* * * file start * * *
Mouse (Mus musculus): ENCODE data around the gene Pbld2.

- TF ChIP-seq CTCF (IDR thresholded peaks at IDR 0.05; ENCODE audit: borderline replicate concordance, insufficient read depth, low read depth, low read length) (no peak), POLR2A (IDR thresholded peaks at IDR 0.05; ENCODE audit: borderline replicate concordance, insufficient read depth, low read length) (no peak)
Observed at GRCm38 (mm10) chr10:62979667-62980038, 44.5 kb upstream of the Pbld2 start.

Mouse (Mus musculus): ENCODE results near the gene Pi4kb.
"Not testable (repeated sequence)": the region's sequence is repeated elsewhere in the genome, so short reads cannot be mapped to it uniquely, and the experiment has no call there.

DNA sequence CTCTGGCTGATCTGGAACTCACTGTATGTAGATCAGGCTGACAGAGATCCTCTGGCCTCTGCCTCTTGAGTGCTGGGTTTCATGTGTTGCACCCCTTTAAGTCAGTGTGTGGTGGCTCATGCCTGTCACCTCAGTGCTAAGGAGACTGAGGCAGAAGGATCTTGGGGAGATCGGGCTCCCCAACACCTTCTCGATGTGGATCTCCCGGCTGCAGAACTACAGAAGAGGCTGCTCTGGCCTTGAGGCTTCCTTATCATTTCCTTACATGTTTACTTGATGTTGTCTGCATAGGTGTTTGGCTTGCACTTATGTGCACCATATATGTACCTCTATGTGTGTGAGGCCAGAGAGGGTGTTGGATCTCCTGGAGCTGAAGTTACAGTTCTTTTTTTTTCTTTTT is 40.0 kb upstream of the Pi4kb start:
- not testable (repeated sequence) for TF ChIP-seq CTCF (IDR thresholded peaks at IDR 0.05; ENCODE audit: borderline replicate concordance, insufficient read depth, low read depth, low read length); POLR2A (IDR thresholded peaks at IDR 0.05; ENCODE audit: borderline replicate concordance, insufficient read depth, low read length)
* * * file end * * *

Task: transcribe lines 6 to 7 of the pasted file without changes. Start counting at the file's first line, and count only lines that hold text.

DNA sequence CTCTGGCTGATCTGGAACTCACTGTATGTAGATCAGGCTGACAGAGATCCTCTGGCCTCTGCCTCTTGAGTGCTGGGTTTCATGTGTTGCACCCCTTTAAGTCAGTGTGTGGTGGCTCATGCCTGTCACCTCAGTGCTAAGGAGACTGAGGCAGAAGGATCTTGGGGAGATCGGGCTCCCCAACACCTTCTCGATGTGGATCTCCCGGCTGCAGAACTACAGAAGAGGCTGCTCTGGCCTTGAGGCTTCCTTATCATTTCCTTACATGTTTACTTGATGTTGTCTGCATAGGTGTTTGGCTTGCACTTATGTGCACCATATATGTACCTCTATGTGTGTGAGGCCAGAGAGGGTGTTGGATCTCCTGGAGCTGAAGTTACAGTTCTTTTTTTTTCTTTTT is 40.0 kb upstream of the Pi4kb start:
- not testable (repeated sequence) for TF ChIP-seq CTCF (IDR thresholded peaks at IDR 0.05; ENCODE audit: borderline replicate concordance, insufficient read depth, low read depth, low read length); POLR2A (IDR thresholded peaks at IDR 0.05; ENCODE audit: borderline replicate concordance, insufficient read depth, low read length)